The researchers, from Imperial College and the Medical University of South Carolina, say that while part of the increase is probably due to better monitoring of obesity in children, the condition is imposing greater challenges for hospitals.

Dr Saxena said the UK was now seeing serious consequences of people being obese in their teenage years and early adulthood.

“We are seeing – through obesity – an increasing number of children with conditions that we previously diagnosed in adulthood… [and which] are now being diagnosed in childhood,” she told BBC News.

“What’s new about our paper is that we’re actually showing it’s not a ticking time-bomb – the time-bomb is exploding within the early life course, so in other words in the teenage years. That’s where it’s becoming manifest.”

‘Silver bullet’

The UK has the highest rate of child obesity in Western Europe, which is estimated to cost the NHS about £4.2bn a year.

The Royal College of Paediatrics and Child Health said there was a need for urgent action, but there was no “silver bullet” solution.

Officer for health promotion, Prof Mitch Blair, said: “We need to look seriously at how fast food is marketed at children and consider banning junk food prior to the 21:00 watershed, limiting the number of fast food outlets near schools, and making sure children are taught the importance of a healthy, balanced diet and how to cook nutritious meals from an early age at school.”

Amy Thompson, senior cardiac nurse at the British Heart Foundation, said: “These are very worrying findings that shed more light on a growing threat to the heart health of this nation.

“We know obese children are more likely to become obese adults who are then at greater risk of having a heart attack or stroke. We must encourage the next generation to make healthier lifestyle choices and help them eat a balanced diet and stay active.

“Ensuring children and teenagers are a healthy weight today means healthier hearts tomorrow.”

Source: BBC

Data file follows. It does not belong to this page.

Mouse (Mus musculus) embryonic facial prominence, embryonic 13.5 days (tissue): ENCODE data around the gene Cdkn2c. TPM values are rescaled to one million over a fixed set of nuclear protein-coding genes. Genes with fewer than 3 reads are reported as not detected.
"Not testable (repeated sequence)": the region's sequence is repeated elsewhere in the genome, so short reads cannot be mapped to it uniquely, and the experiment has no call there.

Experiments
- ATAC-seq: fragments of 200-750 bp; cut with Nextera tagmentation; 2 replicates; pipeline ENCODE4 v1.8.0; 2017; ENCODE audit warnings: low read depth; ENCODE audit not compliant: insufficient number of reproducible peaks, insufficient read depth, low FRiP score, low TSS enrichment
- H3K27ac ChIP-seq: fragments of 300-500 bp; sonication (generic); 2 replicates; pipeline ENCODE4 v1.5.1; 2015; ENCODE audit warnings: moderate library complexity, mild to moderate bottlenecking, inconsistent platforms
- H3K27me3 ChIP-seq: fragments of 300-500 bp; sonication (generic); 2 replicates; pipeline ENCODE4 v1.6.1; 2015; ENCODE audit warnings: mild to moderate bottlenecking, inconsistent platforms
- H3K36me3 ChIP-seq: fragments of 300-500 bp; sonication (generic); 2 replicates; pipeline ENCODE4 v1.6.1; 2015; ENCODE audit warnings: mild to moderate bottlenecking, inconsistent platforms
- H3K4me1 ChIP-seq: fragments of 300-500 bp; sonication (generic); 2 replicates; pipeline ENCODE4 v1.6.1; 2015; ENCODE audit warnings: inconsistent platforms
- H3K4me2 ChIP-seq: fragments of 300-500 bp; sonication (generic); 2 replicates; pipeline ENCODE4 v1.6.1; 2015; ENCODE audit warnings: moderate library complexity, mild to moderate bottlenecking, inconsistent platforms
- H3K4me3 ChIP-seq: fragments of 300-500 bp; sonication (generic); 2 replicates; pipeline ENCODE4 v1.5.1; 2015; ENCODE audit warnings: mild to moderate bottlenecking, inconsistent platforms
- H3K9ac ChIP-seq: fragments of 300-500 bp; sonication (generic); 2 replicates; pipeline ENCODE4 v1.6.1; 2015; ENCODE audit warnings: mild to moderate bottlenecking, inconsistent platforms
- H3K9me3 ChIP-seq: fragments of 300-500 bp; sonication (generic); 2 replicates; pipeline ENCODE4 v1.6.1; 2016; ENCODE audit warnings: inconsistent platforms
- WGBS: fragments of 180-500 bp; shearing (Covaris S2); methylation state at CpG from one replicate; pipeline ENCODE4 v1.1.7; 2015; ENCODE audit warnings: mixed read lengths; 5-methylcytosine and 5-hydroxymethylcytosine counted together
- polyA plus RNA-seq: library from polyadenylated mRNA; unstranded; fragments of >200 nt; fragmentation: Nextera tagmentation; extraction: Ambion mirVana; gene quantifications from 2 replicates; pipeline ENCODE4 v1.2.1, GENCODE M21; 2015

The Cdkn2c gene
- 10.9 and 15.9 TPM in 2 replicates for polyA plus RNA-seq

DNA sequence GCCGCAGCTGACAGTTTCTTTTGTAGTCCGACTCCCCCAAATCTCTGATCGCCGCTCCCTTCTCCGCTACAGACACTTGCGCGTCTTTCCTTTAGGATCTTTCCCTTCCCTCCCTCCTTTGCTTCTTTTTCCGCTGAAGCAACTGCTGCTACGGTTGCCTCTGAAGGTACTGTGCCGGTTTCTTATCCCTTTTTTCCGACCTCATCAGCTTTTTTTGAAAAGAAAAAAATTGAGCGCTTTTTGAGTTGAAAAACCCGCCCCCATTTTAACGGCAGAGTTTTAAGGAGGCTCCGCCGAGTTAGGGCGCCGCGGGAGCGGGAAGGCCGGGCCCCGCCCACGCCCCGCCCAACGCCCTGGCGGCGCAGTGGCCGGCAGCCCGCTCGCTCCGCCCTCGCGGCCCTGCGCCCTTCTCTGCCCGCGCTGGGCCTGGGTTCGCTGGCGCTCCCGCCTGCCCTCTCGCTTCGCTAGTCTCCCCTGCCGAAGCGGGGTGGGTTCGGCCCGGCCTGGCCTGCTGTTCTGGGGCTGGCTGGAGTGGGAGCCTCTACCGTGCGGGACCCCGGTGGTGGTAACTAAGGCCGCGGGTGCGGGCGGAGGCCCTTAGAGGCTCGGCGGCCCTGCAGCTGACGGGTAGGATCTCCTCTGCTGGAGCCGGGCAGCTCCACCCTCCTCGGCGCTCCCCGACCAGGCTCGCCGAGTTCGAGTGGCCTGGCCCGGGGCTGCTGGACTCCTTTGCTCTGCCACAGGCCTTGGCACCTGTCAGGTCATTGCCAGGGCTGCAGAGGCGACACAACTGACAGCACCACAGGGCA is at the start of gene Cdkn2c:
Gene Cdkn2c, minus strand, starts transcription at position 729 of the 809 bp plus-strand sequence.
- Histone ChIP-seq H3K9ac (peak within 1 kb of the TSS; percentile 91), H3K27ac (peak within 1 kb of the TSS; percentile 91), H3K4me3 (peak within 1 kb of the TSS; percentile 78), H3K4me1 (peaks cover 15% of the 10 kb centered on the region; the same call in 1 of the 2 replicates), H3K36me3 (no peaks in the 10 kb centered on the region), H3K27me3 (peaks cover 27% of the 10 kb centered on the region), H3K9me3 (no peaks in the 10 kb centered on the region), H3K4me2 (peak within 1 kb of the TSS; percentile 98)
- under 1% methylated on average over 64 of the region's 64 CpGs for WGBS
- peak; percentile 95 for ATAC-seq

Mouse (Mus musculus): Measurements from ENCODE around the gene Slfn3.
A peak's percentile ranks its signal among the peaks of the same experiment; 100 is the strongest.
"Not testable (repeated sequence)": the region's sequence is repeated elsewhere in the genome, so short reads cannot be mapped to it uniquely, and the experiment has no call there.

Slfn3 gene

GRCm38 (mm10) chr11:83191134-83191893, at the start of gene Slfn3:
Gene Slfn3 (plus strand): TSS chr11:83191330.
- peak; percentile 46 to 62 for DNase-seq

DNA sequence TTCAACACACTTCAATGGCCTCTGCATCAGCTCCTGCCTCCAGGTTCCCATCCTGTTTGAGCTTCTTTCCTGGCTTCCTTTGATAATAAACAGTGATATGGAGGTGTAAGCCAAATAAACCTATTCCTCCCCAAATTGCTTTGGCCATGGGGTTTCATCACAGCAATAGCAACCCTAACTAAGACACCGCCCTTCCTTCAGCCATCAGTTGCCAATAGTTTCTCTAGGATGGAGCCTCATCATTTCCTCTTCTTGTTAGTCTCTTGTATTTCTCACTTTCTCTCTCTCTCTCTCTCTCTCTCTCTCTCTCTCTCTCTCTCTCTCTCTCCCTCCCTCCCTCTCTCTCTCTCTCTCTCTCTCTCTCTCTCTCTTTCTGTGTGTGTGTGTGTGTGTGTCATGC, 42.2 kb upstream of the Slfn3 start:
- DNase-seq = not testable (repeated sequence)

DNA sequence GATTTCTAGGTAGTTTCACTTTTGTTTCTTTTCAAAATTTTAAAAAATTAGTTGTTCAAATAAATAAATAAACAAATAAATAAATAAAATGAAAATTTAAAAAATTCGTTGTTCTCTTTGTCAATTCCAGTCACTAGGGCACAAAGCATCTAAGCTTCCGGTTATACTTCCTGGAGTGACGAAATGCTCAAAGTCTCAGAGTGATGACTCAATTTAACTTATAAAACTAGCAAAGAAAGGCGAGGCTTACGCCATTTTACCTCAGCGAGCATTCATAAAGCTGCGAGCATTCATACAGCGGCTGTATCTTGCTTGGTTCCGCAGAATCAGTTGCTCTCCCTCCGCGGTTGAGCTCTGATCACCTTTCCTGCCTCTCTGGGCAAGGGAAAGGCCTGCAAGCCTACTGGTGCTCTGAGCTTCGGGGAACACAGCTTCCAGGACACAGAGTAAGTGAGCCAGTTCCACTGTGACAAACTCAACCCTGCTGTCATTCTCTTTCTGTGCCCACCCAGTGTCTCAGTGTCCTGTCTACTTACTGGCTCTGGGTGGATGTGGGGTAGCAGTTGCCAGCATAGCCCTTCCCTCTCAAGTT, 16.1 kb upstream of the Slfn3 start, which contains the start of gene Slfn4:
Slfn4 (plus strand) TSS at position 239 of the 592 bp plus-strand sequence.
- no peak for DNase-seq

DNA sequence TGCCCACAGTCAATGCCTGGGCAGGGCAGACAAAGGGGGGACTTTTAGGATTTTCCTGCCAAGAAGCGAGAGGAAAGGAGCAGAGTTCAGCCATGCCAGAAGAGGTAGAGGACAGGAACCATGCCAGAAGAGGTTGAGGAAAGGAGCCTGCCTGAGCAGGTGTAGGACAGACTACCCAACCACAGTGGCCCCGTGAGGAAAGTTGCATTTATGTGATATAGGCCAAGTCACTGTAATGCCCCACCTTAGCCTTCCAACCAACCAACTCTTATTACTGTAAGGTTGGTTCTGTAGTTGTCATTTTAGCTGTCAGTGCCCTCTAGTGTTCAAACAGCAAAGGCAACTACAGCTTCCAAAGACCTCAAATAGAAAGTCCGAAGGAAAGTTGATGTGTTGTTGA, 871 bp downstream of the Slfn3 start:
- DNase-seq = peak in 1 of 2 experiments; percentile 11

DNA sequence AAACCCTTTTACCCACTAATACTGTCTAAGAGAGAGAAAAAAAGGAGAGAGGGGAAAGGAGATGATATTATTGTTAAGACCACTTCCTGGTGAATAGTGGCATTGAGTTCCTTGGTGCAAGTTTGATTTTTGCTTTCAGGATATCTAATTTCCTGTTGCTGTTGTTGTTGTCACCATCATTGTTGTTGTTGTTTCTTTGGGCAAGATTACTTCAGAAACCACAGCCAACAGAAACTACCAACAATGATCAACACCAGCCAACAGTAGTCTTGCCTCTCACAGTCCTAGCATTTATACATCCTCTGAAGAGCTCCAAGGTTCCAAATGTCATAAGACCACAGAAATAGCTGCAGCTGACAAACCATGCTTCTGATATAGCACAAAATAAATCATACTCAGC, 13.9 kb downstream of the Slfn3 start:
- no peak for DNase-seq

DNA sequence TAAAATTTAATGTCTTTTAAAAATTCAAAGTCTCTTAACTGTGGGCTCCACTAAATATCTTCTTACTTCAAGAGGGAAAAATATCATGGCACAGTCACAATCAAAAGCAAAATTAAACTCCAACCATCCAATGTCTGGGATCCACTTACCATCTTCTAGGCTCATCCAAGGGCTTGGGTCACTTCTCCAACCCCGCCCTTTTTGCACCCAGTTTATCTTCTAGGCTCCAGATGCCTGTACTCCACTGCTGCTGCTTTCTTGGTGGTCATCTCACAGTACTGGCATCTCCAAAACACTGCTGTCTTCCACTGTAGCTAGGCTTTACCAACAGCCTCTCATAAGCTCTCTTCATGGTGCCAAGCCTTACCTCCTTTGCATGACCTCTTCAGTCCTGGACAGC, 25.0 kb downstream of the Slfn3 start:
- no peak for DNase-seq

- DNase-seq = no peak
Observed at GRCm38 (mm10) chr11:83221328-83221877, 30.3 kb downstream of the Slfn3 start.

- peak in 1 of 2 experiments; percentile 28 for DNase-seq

Source: BBC


The inside story on prison health.

The rate of imprisonment in England, Wales, and Scotland—at around 154 per 100 000 people—is one of the highest in western Europe. While dwarfed by that of the United States, the so called “land of the free,” where roughly one in 100 people is behind bars, the number of prisoners in England and Wales has nearly doubled in the past 20 years, even though recorded crime has fallen. In the final article of his five part series on prison health (BMJ 2013;346:f2216, doi:10.1136/bmj.f2216), Stephen Ginn asks whether prison is the right place for many offenders and whether earlier assistance in the community might prevent a prison sentence.

As Ginn writes, many of those held in British prisons “come from the most economically deprived and socially disadvantaged groups within society.” He adds: “Many prisoners have chaotic lifestyles and complex health and social problems. They may also have limited health aspirations and low expectations of health services, which may not have the flexibility to respond effectively to their needs.”

Prisons, meanwhile, are vulnerable to infectious disease because of overcrowding, poor ventilation, shared facilities, and a high turnover of prisoners, staff, and visitors. They have higher rates of tuberculosis, hepatitis B, and HIV infection than in the outside population, and very high levels of illegal drug use. Ginn says: “Prisons are not principally in the business of promoting health and some people argue that there is an inherent contradiction between the aims of care and control.” While prison has a role in meeting the health needs of marginalised people—for example, in 2009-10, 60 067 prisoners received clinical treatment for drug addiction in English and Welsh prisons—it is “ultimately not the best place to tackle poor health,” writes Ginn.

Moreover, the average cost of a prison place in England and Wales is about £40 000 (€47 000; $60 000), and in 2012, UK total prison spend was £4.1bn. While some people clearly need to be in prison, and society understandably demands a custodial sentence for certain—particularly violent—crimes, in most cases couldn’t the money be better spent? Ginn says that community based drug treatment, for example, was found to be particularly effective at saving costs “as offenders receiving treatment were 43% less likely to reoffend after release.” If crime were a disease (and indeed some in the public health community have seen it that way), wouldn’t the smart money be more on crime prevention rather than the so called cure?

Ginn points out that around 80% of prisoners in England and Wales smoke, which is four times the proportion of the general public. While there are no plans for British prisons to become smoke free, the switch to e-cigarettes, the topic of Douglas Kamerow’s Observations column this week (BMJ 2013;346:f3418, doi:10.1136/bmj.f3418), might at least improve the environment for non-smoking prisoners. However, as Kamerow writes, e-cigarettes are worrying the public health community. They appear to help maintain the smoking habit and reduce incentives to quit, and now Big Tobacco is moving into the e-cigarette market. “Now that the vapour is fully out of the cartridge, we’re not going to be able to get it back in,” says Kamerow. “We need to make the best of a bad situation before it gets worse.”